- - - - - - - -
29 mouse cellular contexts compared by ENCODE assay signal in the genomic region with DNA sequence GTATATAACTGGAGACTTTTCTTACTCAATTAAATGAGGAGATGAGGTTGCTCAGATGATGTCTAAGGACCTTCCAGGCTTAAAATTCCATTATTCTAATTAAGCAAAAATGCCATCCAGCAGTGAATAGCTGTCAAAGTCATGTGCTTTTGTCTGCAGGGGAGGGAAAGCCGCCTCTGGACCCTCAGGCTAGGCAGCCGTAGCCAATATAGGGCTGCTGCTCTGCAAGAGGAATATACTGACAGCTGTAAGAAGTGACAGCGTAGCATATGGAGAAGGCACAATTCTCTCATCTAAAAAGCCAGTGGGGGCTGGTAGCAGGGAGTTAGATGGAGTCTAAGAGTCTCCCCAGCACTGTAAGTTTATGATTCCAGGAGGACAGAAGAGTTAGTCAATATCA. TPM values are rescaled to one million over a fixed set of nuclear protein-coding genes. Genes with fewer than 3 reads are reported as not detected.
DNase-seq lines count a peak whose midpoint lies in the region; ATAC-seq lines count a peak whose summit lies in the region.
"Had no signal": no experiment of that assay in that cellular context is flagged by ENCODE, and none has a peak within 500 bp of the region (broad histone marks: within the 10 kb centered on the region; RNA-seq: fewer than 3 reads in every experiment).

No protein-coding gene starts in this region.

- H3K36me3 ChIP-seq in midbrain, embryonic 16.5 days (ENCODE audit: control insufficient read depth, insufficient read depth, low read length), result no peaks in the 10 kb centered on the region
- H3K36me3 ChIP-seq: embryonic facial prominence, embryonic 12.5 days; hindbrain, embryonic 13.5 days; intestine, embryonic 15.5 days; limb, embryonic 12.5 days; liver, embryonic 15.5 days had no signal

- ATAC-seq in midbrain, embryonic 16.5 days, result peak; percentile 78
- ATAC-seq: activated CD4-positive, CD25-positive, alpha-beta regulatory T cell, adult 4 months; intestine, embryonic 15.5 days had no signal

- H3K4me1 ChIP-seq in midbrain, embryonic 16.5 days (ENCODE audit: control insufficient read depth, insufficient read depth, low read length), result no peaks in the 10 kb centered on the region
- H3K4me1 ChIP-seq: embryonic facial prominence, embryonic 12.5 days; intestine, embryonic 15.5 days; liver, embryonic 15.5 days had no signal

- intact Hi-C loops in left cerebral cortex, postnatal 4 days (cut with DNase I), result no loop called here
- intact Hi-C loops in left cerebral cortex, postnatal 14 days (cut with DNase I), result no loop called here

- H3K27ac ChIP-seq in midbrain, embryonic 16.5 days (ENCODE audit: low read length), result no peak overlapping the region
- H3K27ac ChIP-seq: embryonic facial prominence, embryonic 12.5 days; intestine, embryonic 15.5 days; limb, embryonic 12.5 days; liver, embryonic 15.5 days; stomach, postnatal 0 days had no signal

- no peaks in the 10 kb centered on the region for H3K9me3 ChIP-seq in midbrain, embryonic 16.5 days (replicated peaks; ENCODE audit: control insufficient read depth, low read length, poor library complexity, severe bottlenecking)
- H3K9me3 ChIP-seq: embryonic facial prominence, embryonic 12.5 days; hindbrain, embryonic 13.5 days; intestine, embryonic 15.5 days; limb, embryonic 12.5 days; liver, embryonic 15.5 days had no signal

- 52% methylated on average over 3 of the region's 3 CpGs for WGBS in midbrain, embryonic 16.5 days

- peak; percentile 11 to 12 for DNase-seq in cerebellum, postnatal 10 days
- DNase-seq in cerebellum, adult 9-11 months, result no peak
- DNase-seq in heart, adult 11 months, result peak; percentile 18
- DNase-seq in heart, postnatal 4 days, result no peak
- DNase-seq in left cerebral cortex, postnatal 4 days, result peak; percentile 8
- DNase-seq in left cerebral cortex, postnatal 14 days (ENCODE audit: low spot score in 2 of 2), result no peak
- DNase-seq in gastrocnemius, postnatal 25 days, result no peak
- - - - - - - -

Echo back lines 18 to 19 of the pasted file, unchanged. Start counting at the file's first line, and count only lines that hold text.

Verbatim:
- peak; percentile 11 to 12 for DNase-seq in cerebellum, postnatal 10 days
- DNase-seq in cerebellum, adult 9-11 months, result no peak